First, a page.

Search result: Catalogue data in Spring Semester 2021

Mathematics Master Information
Application Area
Only necessary and eligible for the Master degree in Applied Mathematics.
One of the application areas specified must be selected for the category Application Area for the Master degree in Applied Mathematics. At least 8 credits are required in the chosen application area.
Atmospherical Physics
NumberTitleTypeECTSHoursLecturers
701-1216-00LNumerical Modelling of Weather and Climate Information W4 credits3GC. Schär, J. Vergara Temprado, M. Wild
AbstractThe course provides an introduction to weather and climate models. It discusses how these models are built addressing both the dynamical core and the physical parameterizations, and it provides an overview of how these models are used in numerical weather prediction and climate research. As a tutorial, students conduct a term project and build a simple atmospheric model using the language PYTHON.
ObjectiveAt the end of this course, students understand how weather and climate models are formulated from the governing physical principles, and how they are used for climate and weather prediction purposes.
ContentThe course provides an introduction into the following themes: numerical methods (finite differences and spectral methods); adiabatic formulation of atmospheric models (vertical coordinates, hydrostatic approximation); parameterization of physical processes (e.g. clouds, convection, boundary layer, radiation); atmospheric data assimilation and weather prediction; predictability (chaos-theory, ensemble methods); climate models (coupled atmospheric, oceanic and biogeochemical models); climate prediction. Hands-on experience with simple models will be acquired in the tutorials.
Lecture notesSlides and lecture notes will be made available at
Link
LiteratureList of literature will be provided.
Prerequisites / NoticePrerequisites: to follow this course, you need some basic background in atmospheric science, numerical methods (e.g., "Numerische Methoden in der Umweltphysik", 701-0461-00L) as well as experience in programming. Previous experience with PYTHON is useful but not required.
Biology
NumberTitleTypeECTSHoursLecturers
551-0016-00LBiology II Information W2 credits2VM. Stoffel, E. Hafen, K. Köhler
AbstractThe lecture course Biology II, together with the course Biology I of the previous winter semester, is a basic introductory course into biology for students of materials sciences, of chemistry and of chemical engineering.
ObjectiveThe objective of the lecture course Biology II is the understanding of form, function, and development of animals and of the basic underlying mechanisms.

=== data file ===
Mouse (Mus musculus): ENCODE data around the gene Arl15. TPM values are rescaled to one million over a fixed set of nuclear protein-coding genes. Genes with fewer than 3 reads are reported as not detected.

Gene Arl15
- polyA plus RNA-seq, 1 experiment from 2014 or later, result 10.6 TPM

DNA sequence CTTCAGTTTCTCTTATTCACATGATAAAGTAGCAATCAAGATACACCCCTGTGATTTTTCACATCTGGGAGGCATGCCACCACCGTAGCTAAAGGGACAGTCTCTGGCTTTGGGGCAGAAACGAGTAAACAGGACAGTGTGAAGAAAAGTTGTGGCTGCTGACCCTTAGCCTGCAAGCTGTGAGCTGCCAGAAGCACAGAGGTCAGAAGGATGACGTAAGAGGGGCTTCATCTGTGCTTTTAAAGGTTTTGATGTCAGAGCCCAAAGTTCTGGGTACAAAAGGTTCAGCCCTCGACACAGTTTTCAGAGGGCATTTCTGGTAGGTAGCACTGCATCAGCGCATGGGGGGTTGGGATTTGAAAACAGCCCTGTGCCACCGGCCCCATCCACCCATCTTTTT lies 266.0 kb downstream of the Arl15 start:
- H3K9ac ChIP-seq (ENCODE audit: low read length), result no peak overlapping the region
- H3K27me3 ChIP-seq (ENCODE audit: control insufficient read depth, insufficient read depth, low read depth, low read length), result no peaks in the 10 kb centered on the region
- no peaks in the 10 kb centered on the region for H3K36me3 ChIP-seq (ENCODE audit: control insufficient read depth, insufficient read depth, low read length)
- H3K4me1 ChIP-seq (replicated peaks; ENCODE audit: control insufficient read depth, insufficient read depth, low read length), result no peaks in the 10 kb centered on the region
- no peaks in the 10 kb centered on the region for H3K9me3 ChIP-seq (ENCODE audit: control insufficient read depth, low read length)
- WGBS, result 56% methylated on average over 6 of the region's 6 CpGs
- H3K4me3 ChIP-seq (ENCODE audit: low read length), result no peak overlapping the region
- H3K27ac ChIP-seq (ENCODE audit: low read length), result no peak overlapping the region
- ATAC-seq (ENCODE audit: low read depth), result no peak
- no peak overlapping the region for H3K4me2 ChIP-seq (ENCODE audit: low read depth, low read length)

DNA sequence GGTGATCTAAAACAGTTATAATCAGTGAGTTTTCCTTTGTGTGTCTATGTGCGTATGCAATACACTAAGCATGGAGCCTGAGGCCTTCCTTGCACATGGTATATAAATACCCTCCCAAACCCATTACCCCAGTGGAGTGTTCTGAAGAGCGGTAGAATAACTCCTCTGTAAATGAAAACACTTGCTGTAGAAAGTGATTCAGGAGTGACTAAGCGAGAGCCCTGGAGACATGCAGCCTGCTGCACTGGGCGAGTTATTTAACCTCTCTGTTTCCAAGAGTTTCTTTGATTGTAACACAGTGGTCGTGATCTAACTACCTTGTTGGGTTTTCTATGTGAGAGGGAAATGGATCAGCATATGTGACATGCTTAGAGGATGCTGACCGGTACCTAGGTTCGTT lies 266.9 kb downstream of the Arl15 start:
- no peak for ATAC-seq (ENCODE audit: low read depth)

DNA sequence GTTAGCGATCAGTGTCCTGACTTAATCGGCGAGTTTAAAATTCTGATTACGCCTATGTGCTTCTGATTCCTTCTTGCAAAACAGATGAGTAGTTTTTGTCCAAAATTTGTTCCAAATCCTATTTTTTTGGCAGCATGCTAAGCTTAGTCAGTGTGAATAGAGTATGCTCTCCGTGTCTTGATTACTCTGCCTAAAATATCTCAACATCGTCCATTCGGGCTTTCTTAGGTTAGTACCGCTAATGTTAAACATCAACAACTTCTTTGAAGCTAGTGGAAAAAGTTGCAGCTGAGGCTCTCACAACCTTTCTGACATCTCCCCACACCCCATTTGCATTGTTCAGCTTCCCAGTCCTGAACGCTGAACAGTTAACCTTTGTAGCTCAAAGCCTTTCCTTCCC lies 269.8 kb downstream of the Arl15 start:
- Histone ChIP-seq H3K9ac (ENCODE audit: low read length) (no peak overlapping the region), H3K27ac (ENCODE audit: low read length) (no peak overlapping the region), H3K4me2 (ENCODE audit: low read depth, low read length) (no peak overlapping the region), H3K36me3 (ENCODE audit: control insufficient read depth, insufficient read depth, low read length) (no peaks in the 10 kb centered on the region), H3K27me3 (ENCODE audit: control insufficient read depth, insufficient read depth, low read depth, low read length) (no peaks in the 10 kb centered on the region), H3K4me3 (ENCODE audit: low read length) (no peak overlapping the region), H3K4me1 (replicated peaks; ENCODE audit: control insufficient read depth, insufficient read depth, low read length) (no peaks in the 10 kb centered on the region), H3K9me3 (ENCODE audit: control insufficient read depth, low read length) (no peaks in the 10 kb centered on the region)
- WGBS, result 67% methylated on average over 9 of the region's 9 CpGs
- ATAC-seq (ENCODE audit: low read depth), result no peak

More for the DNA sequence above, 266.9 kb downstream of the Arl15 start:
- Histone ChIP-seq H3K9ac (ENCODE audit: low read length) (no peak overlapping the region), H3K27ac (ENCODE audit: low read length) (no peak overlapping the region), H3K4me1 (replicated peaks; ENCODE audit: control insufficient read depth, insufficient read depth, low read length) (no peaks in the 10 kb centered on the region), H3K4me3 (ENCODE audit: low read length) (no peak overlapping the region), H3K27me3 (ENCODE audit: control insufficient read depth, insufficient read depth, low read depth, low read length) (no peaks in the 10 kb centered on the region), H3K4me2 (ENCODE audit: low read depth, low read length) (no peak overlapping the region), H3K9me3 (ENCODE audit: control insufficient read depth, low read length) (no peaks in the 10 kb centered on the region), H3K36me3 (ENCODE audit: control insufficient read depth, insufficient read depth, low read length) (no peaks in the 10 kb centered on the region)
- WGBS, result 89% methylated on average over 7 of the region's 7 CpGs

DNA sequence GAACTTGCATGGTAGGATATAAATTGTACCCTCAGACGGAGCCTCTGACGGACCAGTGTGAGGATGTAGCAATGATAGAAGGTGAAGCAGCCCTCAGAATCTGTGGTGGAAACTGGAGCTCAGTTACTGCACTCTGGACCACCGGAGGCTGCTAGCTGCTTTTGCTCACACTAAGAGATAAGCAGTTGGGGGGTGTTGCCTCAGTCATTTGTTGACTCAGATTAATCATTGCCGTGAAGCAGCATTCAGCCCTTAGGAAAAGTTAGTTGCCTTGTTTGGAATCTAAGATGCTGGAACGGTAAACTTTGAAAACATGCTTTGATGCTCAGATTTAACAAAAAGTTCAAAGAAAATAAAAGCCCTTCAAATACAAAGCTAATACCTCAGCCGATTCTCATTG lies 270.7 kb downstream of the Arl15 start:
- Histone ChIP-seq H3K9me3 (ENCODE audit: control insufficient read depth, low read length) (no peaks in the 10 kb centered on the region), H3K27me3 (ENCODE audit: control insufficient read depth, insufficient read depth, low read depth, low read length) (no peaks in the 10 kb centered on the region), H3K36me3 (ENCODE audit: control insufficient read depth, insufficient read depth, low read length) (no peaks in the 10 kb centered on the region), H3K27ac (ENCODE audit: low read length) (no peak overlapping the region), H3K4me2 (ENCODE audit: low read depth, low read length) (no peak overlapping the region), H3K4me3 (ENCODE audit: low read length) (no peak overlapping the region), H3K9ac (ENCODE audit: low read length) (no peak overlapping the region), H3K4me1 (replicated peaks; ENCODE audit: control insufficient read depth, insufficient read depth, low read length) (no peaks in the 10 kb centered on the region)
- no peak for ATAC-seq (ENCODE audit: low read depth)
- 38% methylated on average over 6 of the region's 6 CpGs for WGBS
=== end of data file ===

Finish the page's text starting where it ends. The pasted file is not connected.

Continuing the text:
ContentThe following numbers of chapters refer to the text-book "Biology" (Campbell & Rees, 10th edition, 2015) on which the course is based.

Chapters 1-4 are a basic prerequisite. The sections "Structure of the Cell" (Chapters 5-10, 12, 17) and "General Genetics" (Chapters 13-16, 18, 46) are covered by the lecture Biology I.

1. Genomes, DNA Technology, Genetic Basis of Development

Chapter 19: Eukaryotic Genomes: Organization, Regulation, and Evolution
Chapter 20: DNA Technology and Genomics
Chapter 21: The Genetic Basis of Development

2. Form, Function, and Development of Animals I

Chapter 40: Basic Principles of Animal Form and Function
Chapter 41: Animal Nutrition
Chapter 44: Osmoregulation and Excretion
Chapter 47: Animal Development

3. Form, Function, and Develeopment of Animals II

Chapter 42: Circulation and Gas Exchange
Chapter 43: The Immune System
Chapter 45: Hormones and the Endocrine System
Chapter 48: Nervous Systems
Chapter 49: Sensory and Motor Mechanisms
Lecture notesThe course follows closely the recommended text-book. Additional handouts may be provided by the lecturers.
LiteratureThe following text-book is the basis for the courses Biology I and II:

Biology, Campbell and Rees, 10th Edition, 2015, Pearson/Benjamin Cummings, ISBN 978-3-8632-6725-4
Prerequisites / NoticePrerequisite: Lecture course Biology I of autumn semester
262-0200-00LBayesian Phylodynamics – Taming the BEASTW4 credits2G + 2AT. Stadler, T. Vaughan
AbstractHow fast is COVID-19 spreading at the moment? How fast was Ebola spreading in West Africa? Where and when did these epidemic outbreak start? How can we construct the phylogenetic tree of great apes, and did gene flow occur between different apes? At the end of the course, students will have designed, performed, presented, and discussed their own phylodynamic data analysis to answer such questions.
ObjectiveAttendees will extend their knowledge of Bayesian phylodynamics obtained in the “Computational Biology” class (636-0017-00L) and will learn how to apply this theory to real world data. The main theoretical concepts introduced are:
* Bayesian statistics
* Phylogenetic and phylodynamic models
* Markov Chain Monte Carlo methods
Attendees will apply these concepts to a number of applications yielding biological insight into:
* Epidemiology
* Pathogen evolution
* Macroevolution of species
ContentDuring the first part of the block course, the theoretical concepts of Bayesian phylodynamics will be presented by us as well as leading international researchers in that area. The presentations will be followed by attendees using the software package BEAST v2 to apply these theoretical concepts to empirical data. We will use previously published datasets on e.g. COVID-19, Ebola, Zika, Yellow Fever, Apes, and Penguins for analysis. Examples of these practical tutorials are available on https://taming-the-beast.org/.